Tokyo is an excellent destination with kids.
There are lots of attractions for all interests, it’s clean, safe and well-organised and people are friendly and polite. Public transport is cheap, relatively easy to navigate, runs frequently and on time. If you’re catching taxis the city streets are amazingly uncongested thanks to low car ownership and the high proportion of cyclists and public transport users.
Here are my Top 10 places to go with kids in Tokyo (so far, and in no particular order).
Find Hotels and Airbnbs near Tokyo Disneyland
The Japanese love Disneyland. It’s not just for children, it’s for teenage schoolkids and dating couples too, everyone dresses up and on a peak day they can receive 100,000 visitors!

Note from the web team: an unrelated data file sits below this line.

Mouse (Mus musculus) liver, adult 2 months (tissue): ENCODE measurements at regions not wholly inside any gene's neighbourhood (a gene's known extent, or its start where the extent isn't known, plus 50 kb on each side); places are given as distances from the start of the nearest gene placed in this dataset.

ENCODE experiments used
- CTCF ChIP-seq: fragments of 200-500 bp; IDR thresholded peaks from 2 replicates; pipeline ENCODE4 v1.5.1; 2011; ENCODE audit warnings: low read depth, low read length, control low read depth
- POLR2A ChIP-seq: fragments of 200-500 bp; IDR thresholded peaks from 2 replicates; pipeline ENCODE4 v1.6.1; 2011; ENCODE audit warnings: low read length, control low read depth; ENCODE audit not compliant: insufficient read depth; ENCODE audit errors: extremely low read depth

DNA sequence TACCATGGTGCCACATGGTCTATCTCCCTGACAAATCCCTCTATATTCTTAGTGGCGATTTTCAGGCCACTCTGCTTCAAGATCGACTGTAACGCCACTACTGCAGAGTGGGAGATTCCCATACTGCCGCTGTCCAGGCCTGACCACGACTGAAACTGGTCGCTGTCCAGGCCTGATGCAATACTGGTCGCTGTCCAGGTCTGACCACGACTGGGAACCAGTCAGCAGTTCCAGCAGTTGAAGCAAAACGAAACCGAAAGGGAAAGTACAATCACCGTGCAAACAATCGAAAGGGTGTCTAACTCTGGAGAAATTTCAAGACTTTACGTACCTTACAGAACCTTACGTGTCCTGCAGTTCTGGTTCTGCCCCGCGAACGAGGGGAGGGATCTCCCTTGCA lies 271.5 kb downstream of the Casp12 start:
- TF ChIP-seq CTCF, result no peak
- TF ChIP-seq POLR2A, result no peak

Tokyo DisneySea, which is unique to Tokyo, is considered one of the world’s best parks in regards to the theming. It’s a park based on aquatic themes and many of the attractions are exclusive to Tokyo DisneySea.
If you can try to visit Tuesday, Wednesday or Thursday as we noticed a large difference in crowds between a Monday and Tuesday. For some reason, Mondays can be as popular as weekends and public holidays.
I also recommend you read Top 10 Tips for visiting Tokyo Disneyland and Tokyo DisneySea.
The museum is split into two buildings and areas of interest – the Japan Gallery and Global Gallery. Kid-friendly and interactive exhibits are located throughout, from taxidermy animals to rockets.
Make sure you obtain a free ticket at the Global Gallery Information Desk for ComPaSS, an exhibition room for 4-6 years (though younger children are welcome). Inside ComPaSS is a climbing gym with fun animal exhibits, magnetic play, perspex specimens, a large art and craft area and children’s books (in Japanese). Facilitators are on hand to assist and demonstrate.